Global interest in Power Factor Correction (PFC) is increasing for several reasons. Electric utilities are beginning to build reactive power consumption into rate policies, not only just for large industrial customers, but also increasingly for smaller commercial customers.
Also, intensified interest in energy efficiency and reduction of electricity expenses has taken hold in more modestly-sized companies. At the same time, there is a poor general understanding of how to most-effectively counter the consumption of reactive power, and the companies most recently hit by these rate policies, which are ill-equipped to understand exactly how they are being charged (there are at least three ways, some of which are not direct) and how to mitigate their consumption.
In this article, we explain the basics of reactive power consumption, why it is desirable to reduce it, how customers may be charged for it, and the possibility of installing reactive power compensation equipment to reduce those charges. In addition, we briefly explain why reactive power compensation cannot practically reduce the consumption of real power, and thus why it cannot appreciably reduce the portion of a customer bill that is based on energy consumption.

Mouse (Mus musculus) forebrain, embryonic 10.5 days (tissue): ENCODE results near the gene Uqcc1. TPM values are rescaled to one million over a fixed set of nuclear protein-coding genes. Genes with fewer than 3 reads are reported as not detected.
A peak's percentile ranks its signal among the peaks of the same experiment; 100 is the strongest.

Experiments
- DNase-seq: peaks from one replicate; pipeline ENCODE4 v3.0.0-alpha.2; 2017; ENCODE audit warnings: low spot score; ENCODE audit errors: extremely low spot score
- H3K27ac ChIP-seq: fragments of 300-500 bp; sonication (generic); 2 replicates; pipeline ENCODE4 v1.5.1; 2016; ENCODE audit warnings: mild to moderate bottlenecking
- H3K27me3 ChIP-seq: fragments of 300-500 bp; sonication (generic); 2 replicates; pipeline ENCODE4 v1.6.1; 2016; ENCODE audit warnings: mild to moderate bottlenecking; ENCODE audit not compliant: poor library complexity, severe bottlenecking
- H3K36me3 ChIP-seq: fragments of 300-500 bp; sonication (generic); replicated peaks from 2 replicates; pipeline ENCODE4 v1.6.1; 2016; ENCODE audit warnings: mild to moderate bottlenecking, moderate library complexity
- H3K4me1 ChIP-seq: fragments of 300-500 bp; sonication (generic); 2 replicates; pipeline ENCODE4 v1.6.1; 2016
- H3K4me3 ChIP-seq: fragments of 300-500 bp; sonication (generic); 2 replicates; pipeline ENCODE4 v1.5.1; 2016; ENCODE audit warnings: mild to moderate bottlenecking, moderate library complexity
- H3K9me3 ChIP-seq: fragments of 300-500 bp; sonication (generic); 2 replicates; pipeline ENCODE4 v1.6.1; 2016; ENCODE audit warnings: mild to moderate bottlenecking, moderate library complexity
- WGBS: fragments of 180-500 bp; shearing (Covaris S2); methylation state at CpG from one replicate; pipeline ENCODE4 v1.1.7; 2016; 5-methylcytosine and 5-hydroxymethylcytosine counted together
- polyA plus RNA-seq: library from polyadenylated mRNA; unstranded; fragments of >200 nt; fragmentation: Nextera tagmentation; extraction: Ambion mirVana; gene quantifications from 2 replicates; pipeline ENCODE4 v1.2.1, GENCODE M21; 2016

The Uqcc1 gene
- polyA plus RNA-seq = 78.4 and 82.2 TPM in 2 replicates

It should be clarified that PFC technology is still mainly applied in industrial customer sites although it has come out for several decades. The trend is more and more commercial customers would be charged for reactive power consumption and they were suggested or required to install PFC devices.
The motivation of this article is to let both the customers and power supplier know how to install an appropriate PFC device for the customer site depending on the operation mode and characteristics of their loads.
Yeah...I could not find anything new in this paper. I have been seeing the practice of using the fixed or switched capacitance banks to compensate the inductive KVarh in medium to large scale industries in India since long time. Though, I feel that the laws could be stricter enforce this for small businesses and housing also.
Using PFC for reducing reactive power consumption is not something new. Even in the developing nation like India, I have seen such PFC measures are being taken even some 40 years back . Most of the heavy industries have metering of reactive power usage and billing based on the reactive power.
David Patterson, known for his pioneering research that led to RAID, clusters and more, is part of a team at UC Berkeley that recently made its RISC-V processor architecture an open source hardware offering. We talk with Patterson and one of his colleagues behind the effort about the opportunities they see, what new kinds of designs they hope to enable and what it means for today’s commercial processor giants such as Intel, ARM and Imagination Technologies.